Contesting ethical trade in Colombia's cut-flower industry: a case of cultural and economic injustice
Wright, Caroline and Madrid, Gilma. (2007) Contesting ethical trade in Colombia's cut-flower industry: a case of cultural and economic injustice. Cultural Sociology, Vol.1 (No.2). pp. 255-275. ISSN 1749-9755Full text not available from this repository.
Official URL: http://dx.doi.org/10.1177/1749975507078190
Based on a case study of Colombia's cut-flower industry, this article draws strategically on Nancy Fraser's model of (in) justice to explore the mutual entwinement of culture and economy. It examines responses by cut-flower employers and their representatives to ethical trade discourses demanding economic justice for Colombia's largely female cut-flower workers. It argues that employers' misrecognition of both ethical trade campaigners and cut-flower workers may serve to deny and redefine claims of maldistribution. Through a 'home-grown' code of conduct, employers also seek to appropriate ethical trade in their own interests. Finally, a gender coding of worker misrecognition ostensibly displaces workers' problems from the economic realm to the cultural, offering the 'modernity' of full capitalist relations as the solution. In further examining the 'responses to the responses' by workers and their advocates, the contestation of ethical trade is highlighted and its prospects assessed.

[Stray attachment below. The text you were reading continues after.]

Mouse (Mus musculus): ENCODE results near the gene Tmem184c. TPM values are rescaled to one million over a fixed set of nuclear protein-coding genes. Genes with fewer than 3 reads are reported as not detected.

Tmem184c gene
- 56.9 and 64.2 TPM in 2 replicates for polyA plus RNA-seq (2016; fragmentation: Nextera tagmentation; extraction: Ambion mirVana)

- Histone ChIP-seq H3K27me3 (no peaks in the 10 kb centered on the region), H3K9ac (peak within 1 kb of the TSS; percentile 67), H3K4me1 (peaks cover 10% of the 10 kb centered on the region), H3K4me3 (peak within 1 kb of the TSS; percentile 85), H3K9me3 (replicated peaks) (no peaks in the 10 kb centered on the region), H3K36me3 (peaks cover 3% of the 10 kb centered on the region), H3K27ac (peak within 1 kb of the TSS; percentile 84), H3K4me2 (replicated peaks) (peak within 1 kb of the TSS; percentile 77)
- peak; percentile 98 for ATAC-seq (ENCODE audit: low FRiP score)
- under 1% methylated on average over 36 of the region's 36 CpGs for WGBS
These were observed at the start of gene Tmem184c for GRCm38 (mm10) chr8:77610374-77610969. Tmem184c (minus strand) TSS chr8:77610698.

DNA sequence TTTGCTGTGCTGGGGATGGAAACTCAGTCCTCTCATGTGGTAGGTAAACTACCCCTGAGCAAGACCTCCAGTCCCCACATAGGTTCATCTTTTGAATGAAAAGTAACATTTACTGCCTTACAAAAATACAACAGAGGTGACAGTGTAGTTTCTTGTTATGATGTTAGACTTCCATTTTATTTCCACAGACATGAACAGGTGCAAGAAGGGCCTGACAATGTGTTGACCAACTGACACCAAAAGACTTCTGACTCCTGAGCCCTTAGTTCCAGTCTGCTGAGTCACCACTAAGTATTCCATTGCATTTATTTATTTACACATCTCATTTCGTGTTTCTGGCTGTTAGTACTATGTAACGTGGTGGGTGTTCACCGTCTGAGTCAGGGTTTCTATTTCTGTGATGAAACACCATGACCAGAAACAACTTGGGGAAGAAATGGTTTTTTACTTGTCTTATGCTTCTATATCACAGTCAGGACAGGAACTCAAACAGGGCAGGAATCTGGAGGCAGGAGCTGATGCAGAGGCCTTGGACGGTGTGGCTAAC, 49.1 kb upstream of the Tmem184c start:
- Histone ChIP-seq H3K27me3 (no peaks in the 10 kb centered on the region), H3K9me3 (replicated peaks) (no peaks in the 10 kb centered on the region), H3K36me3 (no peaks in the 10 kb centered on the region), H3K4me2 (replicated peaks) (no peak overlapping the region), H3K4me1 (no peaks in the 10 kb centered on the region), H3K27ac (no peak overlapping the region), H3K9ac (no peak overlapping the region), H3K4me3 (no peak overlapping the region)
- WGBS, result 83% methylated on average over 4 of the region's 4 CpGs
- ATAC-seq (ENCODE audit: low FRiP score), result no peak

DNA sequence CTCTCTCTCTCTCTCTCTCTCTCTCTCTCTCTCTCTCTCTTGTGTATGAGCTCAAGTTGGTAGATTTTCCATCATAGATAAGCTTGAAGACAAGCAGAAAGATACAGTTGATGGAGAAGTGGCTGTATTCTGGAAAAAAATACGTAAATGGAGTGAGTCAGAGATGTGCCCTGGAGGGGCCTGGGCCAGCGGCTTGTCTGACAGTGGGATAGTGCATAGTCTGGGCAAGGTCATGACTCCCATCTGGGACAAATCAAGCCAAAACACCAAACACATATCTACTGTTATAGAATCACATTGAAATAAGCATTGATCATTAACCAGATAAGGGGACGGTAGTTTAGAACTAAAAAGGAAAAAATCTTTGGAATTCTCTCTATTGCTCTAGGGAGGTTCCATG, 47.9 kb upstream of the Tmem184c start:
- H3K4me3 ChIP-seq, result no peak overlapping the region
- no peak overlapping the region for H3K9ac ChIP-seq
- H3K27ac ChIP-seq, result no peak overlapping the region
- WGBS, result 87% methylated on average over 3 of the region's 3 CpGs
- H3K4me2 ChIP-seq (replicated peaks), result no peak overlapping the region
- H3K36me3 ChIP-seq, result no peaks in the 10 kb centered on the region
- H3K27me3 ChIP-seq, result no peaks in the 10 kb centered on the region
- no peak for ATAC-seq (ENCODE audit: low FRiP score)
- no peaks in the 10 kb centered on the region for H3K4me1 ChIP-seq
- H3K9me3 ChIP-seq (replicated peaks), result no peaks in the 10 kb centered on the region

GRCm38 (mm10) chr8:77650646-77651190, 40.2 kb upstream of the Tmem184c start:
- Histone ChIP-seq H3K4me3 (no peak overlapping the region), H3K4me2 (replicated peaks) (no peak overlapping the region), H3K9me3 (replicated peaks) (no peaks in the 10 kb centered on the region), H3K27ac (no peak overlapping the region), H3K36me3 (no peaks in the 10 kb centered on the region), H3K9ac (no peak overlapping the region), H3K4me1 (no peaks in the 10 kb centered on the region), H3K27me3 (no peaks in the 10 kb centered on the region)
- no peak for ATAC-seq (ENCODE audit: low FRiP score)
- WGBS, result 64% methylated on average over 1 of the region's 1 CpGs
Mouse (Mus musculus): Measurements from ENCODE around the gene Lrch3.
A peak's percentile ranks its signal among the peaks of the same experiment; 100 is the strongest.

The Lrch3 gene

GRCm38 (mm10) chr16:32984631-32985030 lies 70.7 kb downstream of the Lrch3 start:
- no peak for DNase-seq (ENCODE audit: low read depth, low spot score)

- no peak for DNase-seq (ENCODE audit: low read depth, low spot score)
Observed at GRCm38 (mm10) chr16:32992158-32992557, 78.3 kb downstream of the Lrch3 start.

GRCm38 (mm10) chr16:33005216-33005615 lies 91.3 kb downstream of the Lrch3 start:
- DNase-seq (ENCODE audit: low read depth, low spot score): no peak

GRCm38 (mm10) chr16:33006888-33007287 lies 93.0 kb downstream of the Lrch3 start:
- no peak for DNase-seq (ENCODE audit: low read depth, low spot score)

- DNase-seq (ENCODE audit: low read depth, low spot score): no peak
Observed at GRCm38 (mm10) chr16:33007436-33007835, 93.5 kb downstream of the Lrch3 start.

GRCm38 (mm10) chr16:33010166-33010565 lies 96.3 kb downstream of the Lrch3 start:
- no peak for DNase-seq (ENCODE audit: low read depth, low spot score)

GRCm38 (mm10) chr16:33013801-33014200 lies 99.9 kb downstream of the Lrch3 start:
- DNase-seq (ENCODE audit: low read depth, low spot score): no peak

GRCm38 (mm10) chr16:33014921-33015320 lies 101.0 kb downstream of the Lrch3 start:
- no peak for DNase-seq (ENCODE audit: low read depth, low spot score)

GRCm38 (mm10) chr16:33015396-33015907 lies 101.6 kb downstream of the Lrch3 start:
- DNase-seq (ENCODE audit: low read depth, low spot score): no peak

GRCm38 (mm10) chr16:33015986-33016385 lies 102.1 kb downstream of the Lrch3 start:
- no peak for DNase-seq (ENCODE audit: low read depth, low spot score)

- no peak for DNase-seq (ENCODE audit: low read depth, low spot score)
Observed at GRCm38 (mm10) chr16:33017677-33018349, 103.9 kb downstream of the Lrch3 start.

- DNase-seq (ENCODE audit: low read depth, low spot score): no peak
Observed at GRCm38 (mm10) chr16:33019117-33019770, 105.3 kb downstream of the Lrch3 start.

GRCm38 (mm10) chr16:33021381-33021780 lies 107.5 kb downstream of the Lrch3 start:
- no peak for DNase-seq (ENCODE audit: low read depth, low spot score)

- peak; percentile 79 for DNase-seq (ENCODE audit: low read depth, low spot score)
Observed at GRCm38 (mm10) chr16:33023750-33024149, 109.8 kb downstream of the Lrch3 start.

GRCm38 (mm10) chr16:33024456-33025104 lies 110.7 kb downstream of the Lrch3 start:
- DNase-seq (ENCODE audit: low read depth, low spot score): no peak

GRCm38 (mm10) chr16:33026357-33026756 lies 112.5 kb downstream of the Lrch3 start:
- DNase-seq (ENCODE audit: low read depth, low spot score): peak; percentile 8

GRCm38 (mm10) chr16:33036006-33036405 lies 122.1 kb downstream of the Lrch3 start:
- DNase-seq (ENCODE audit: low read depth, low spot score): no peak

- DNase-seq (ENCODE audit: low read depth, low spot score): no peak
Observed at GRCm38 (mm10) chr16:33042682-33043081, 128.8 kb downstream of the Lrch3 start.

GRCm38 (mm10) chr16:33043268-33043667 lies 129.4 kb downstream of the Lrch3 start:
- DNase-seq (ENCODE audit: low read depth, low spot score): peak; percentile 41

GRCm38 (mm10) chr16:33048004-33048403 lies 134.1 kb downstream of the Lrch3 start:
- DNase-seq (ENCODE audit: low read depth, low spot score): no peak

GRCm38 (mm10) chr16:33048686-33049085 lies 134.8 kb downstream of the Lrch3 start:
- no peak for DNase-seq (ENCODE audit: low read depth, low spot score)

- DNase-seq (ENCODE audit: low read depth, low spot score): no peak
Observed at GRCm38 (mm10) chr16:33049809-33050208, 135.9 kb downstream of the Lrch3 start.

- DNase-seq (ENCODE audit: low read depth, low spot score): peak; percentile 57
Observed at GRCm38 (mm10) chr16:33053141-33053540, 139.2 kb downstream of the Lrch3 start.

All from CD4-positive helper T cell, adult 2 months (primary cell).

|Item Type:||Journal Article|
|Subjects:||H Social Sciences > HM Sociology|
|Divisions:||Faculty of Social Sciences > Sociology|
|Journal or Publication Title:||Cultural Sociology|
|Publisher:||Sage Publications Ltd.|
|Official Date:||July 2007|
|Number of Pages:||21|
|Page Range:||pp. 255-275|
|Access rights to Published version:||Restricted or Subscription Access|
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